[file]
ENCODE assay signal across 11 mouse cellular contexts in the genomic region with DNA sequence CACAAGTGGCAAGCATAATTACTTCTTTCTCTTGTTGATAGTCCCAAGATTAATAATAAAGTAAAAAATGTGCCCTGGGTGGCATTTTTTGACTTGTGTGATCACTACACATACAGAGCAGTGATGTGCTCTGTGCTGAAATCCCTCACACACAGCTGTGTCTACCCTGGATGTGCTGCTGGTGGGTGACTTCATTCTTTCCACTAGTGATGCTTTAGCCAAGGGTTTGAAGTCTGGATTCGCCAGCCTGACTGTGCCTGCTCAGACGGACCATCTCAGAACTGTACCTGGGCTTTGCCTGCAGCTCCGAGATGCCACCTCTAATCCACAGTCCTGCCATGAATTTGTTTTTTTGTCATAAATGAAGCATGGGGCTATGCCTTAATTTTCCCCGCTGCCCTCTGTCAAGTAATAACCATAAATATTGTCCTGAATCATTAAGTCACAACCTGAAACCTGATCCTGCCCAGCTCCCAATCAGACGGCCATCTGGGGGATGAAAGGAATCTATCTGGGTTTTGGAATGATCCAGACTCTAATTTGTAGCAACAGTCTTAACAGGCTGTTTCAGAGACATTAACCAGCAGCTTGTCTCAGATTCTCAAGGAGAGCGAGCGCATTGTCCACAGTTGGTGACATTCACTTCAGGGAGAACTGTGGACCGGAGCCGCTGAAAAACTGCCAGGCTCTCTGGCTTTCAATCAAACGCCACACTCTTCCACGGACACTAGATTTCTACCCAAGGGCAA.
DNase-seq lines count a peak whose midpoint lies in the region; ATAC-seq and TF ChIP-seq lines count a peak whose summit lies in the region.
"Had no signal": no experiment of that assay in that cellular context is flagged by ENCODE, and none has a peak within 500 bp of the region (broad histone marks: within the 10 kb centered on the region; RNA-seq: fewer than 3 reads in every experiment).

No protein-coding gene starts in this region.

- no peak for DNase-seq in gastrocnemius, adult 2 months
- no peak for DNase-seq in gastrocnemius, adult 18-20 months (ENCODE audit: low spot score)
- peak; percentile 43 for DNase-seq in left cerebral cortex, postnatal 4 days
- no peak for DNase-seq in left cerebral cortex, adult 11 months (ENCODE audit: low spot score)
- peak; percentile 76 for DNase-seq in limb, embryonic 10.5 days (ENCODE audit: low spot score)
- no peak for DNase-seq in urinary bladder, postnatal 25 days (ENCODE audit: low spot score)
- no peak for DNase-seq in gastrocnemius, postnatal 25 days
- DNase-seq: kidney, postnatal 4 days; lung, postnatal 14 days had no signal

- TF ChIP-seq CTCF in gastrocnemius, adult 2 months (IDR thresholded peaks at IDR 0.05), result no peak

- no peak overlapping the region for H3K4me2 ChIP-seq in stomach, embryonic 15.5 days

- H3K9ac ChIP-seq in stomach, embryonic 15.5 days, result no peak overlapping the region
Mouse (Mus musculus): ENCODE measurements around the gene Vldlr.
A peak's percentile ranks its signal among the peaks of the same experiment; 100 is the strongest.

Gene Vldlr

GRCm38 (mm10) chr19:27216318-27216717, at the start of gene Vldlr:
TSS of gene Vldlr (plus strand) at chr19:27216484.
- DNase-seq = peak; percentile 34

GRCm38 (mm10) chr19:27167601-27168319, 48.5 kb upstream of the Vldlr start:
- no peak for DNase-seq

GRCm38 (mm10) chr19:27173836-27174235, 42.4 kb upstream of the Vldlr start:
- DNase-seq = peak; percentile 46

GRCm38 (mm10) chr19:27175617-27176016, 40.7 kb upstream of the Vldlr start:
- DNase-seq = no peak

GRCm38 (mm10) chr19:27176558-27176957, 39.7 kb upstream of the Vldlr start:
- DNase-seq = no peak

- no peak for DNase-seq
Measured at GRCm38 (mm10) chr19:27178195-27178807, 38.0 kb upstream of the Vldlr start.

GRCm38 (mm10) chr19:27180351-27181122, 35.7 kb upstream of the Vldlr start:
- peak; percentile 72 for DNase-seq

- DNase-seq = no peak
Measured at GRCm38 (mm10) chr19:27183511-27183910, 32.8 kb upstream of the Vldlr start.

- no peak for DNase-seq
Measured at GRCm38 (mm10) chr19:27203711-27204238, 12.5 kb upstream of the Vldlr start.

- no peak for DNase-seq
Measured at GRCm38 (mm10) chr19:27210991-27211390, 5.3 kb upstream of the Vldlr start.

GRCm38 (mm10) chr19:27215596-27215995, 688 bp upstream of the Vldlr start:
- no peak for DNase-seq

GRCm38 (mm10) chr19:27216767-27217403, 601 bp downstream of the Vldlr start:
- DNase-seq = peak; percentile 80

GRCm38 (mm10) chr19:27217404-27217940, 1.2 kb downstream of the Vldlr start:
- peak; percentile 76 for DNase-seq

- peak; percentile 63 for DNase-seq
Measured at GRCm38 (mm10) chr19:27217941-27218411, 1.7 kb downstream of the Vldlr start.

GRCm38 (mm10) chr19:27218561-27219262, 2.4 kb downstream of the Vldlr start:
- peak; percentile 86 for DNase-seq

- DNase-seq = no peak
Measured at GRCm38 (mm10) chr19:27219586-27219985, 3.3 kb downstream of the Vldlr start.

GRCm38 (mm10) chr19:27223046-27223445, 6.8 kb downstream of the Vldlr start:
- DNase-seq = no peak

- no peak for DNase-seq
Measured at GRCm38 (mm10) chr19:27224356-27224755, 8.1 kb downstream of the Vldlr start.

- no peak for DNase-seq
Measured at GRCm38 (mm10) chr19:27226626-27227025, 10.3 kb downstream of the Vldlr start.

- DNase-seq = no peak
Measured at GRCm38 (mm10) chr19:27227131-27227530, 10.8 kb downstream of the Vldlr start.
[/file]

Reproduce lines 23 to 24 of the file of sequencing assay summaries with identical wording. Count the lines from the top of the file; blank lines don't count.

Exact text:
- no peak for DNase-seq

GRCm38 (mm10) chr19:27173836-27174235, 42.4 kb upstream of the Vldlr start: